The early weeks of pregnancy are fragile—and confusing. Here, the answers to your questions.
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These days, it’s more common for moms-to-be to be breathing deeply into a downward dog in prenatal yoga class than taking it easy at home with their feet up. But an estimated 20 percent of expectant mothers are still put on bed rest during their pregnancies, despite evidence that it may do more harm than good.
In a 2013 review of studies on bed rest, obstetricians at the University of North Carolina, Chapel Hill, argue that physicians should no longer advise pregnant women to take to their beds for various pregnancy complications including preterm birth and multiple gestations unless it’s within a formal clinical trial.
“’Therapeutic’ bed rest continues to be used widely, despite evidence of no benefit and known harms,” they write in the June issue of The American Congress of Obstetricians and Gynecologists (ACOG’s) Green Journal. They also propose an “ethical argument for discontinuing this practice.”
One of the review’s authors, David A. Grimes, M.D., Clinical Professor, Department of Obstetrics and Gynecology, UNC School of Medicine, tells FitPregnancy.com there are “no established benefits to bed rest and clear harms,” for pregnant women, including a sharp increase in the risk of clots in the legs, which can travel to the lungs and even be fatal, he says.
Additionally, for a well person, bed rest can be uncomfortable, emotionally and financially difficult and may cause muscle and bone loss, he says. It can be nearly impossible if you have other children, and it’s also been linked to increased stress and anxiety, he adds.
Bed rest also hasn’t been proven to do anything to prevent preterm birth. In the latest study, Dr. Catherine Spong, a maternal-fetal medicine specialist at the National Institutes of Health, and colleagues looked at women with a short cervix who were prescribed varying degrees of “bed rest” in their first pregnancies to prevent premature birth, including cutting back on work, sex and non-work activities, and women with the same condition who did not curtail activity. About 37 percent of women in the bed rest group went on to have a premature baby, compared to 17 percent of women who did not limit activity, the researchers report in Obstetrics & Gynecology.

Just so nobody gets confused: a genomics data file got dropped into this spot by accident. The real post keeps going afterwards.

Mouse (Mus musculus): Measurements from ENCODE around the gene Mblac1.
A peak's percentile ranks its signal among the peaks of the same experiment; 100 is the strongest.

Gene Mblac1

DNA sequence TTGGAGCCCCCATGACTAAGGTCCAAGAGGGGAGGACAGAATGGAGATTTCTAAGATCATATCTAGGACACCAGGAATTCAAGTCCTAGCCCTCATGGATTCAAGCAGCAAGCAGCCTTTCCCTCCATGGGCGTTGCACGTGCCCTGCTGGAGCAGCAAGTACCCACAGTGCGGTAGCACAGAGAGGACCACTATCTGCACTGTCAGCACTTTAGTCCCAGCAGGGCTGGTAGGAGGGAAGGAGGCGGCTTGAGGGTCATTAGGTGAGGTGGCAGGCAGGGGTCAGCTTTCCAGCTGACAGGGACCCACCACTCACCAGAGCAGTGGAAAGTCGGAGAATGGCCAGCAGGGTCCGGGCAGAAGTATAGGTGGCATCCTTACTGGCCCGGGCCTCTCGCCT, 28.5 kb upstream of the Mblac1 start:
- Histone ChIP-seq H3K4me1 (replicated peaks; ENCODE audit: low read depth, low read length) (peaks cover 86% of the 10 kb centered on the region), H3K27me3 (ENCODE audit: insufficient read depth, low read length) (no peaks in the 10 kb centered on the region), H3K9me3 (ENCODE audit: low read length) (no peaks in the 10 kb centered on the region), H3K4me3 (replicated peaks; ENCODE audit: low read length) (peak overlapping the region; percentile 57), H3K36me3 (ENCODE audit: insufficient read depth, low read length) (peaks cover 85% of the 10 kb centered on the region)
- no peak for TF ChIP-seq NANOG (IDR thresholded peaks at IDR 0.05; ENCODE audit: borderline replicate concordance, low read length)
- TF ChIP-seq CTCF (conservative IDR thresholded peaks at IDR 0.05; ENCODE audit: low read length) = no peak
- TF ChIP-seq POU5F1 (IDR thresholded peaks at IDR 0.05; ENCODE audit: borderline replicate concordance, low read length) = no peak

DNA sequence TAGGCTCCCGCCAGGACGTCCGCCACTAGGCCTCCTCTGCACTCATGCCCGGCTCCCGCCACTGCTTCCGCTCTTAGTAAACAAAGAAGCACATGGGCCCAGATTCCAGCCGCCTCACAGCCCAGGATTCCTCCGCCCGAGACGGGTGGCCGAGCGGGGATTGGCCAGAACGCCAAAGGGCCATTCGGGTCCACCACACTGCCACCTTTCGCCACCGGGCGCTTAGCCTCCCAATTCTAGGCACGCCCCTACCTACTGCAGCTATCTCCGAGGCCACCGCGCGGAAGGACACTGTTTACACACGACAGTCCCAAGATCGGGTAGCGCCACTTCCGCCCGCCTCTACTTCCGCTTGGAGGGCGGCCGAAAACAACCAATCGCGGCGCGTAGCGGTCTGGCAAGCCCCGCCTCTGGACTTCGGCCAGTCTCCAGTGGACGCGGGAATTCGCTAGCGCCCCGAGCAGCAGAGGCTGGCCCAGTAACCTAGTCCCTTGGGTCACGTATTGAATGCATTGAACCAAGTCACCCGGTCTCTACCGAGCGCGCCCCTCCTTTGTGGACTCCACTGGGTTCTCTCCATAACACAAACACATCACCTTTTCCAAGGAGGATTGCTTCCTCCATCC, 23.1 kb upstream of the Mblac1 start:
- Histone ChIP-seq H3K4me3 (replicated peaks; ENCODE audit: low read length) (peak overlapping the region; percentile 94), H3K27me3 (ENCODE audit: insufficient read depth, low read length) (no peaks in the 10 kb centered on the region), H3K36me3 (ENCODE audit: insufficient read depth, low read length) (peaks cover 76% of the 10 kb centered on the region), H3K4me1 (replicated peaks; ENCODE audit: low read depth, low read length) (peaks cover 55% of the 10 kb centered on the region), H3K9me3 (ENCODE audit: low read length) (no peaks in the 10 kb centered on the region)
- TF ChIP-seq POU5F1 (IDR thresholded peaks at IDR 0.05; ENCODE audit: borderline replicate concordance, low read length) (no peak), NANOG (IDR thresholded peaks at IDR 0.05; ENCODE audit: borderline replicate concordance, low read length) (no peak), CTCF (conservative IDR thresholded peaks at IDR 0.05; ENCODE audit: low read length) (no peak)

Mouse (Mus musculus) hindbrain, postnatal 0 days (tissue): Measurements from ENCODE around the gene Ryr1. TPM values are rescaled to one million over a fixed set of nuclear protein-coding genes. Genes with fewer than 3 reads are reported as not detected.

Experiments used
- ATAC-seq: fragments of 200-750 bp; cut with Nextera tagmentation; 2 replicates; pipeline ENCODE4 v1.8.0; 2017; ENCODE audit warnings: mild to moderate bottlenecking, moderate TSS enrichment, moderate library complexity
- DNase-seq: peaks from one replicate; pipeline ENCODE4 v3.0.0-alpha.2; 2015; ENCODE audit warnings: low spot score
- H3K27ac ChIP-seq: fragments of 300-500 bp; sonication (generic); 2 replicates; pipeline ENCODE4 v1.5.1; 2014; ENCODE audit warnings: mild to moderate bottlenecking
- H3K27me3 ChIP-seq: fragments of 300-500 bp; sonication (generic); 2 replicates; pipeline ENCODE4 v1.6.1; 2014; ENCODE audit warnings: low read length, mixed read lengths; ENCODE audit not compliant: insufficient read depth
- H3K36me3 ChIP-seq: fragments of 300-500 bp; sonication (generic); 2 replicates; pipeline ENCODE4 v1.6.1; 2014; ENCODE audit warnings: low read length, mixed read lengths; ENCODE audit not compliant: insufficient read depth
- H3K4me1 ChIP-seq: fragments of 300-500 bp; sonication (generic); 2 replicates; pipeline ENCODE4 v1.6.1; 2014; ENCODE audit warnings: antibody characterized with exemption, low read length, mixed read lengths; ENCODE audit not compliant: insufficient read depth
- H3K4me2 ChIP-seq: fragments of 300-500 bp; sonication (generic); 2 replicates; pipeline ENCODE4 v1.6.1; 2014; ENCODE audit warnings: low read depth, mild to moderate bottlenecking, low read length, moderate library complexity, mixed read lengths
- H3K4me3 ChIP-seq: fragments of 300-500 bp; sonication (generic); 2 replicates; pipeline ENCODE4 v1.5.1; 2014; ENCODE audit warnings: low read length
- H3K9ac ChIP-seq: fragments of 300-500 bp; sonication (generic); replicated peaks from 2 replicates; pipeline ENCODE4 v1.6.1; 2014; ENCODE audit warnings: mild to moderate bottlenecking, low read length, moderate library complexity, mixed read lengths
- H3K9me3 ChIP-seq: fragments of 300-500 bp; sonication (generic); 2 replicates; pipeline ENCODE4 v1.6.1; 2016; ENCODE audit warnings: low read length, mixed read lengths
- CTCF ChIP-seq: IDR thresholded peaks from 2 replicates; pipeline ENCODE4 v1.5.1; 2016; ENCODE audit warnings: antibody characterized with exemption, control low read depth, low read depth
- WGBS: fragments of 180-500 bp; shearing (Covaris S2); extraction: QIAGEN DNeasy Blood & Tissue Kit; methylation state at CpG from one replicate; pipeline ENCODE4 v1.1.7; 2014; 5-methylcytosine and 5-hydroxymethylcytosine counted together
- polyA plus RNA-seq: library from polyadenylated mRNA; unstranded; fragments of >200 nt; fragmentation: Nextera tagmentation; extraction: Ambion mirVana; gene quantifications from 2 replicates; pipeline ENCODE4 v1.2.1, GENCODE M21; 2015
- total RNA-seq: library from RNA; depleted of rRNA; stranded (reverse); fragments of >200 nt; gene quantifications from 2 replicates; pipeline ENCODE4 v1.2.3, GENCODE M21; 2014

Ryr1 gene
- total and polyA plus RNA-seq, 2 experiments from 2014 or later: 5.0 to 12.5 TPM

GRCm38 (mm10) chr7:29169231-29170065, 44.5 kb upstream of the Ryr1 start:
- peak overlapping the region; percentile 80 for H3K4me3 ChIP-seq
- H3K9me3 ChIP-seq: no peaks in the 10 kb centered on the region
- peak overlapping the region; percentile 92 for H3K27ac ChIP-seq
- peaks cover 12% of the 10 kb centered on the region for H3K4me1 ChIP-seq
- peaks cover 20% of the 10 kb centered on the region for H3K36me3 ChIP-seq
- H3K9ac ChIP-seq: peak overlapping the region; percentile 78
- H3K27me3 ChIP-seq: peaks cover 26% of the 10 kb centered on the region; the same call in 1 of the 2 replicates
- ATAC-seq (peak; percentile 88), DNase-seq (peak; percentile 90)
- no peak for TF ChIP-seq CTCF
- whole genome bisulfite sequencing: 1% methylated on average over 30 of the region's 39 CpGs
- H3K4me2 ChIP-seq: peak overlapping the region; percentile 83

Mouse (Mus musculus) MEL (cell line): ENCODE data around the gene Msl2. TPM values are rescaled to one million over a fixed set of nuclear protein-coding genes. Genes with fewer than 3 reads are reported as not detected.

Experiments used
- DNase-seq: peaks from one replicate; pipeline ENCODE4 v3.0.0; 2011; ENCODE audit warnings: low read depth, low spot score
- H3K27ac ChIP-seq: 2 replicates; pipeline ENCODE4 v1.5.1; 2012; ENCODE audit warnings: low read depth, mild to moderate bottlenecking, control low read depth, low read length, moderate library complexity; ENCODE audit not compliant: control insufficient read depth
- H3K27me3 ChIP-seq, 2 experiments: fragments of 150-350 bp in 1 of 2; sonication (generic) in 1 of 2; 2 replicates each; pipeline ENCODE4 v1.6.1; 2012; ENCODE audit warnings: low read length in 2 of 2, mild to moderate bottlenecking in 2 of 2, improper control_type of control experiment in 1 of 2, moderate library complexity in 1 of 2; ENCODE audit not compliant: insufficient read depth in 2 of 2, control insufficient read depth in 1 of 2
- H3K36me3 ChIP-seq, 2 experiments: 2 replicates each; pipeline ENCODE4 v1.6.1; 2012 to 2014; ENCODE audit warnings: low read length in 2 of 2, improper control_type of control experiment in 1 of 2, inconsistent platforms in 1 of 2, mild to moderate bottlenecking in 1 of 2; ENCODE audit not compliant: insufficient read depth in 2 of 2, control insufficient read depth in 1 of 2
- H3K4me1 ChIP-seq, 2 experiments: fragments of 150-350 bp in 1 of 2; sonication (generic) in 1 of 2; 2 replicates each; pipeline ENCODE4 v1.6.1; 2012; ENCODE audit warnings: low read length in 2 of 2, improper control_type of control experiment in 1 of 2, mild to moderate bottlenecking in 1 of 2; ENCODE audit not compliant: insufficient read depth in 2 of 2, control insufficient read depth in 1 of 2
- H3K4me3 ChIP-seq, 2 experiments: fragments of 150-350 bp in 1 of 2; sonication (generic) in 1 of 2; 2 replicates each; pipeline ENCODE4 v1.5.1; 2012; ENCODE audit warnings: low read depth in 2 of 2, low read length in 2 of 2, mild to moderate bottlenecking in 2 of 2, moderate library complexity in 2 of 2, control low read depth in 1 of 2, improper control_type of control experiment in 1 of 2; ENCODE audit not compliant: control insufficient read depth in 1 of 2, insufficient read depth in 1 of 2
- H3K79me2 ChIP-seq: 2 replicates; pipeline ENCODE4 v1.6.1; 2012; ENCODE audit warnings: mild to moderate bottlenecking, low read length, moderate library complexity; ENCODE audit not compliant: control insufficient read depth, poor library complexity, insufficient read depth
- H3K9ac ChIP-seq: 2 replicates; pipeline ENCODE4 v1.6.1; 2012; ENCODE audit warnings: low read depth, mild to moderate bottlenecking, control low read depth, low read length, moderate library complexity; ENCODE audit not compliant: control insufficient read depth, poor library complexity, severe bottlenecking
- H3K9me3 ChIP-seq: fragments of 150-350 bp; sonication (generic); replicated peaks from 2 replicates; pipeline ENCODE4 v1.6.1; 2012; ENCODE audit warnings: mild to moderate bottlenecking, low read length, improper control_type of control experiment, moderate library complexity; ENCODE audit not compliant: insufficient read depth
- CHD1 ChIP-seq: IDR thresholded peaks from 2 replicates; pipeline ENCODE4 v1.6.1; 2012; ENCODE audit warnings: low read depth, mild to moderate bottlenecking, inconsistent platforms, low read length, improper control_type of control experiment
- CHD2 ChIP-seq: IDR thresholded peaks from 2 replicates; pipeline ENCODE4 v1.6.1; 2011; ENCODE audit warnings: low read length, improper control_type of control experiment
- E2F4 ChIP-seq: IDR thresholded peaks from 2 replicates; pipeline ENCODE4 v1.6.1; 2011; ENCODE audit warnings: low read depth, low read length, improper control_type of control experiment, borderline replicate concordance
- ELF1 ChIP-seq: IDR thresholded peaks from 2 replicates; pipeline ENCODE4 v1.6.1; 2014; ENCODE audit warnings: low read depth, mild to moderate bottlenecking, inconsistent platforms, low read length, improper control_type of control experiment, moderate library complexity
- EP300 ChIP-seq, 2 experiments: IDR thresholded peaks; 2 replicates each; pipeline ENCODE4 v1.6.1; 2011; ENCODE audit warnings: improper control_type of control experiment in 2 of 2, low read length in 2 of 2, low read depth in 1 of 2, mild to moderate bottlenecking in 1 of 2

However, this does not mean that bed rest causes more harm than good. “We cannot conclude from this study that bed rest increases adverse outcomes, only that the activity restriction did not reduce the rate of preterm birth in women in their first pregnancy at risk for preterm birth because of a short cervix,” Spong tells FitPregnancy.com. Plus, the women in the bed rest group may have been more likely to have a premature baby to begin with, she notes.
Nevertheless, it all adds up to something of a bed rest backlash. Earlier this month, new research presented at ACOG’s Annual Clinical Meeting concluded that pregnant women who are hospitalized and on bed rest should be assessed for depression and anxiety, as they may be at greater risk for both. ACOG does not indicate bed rest during pregnancy.
So why are so many pregnant women put on bed rest if it has no proven benefits and may even be harmful in some cases? Grimes says doctors—and patients—often just want to do “something,” even though “sometimes, the best thing to do is nothing at all.”
If your doctor prescribes bed rest, Grimes suggests asking her about the risks and benefits, so you can make a “truly informed decision” about what’s best for you and your baby.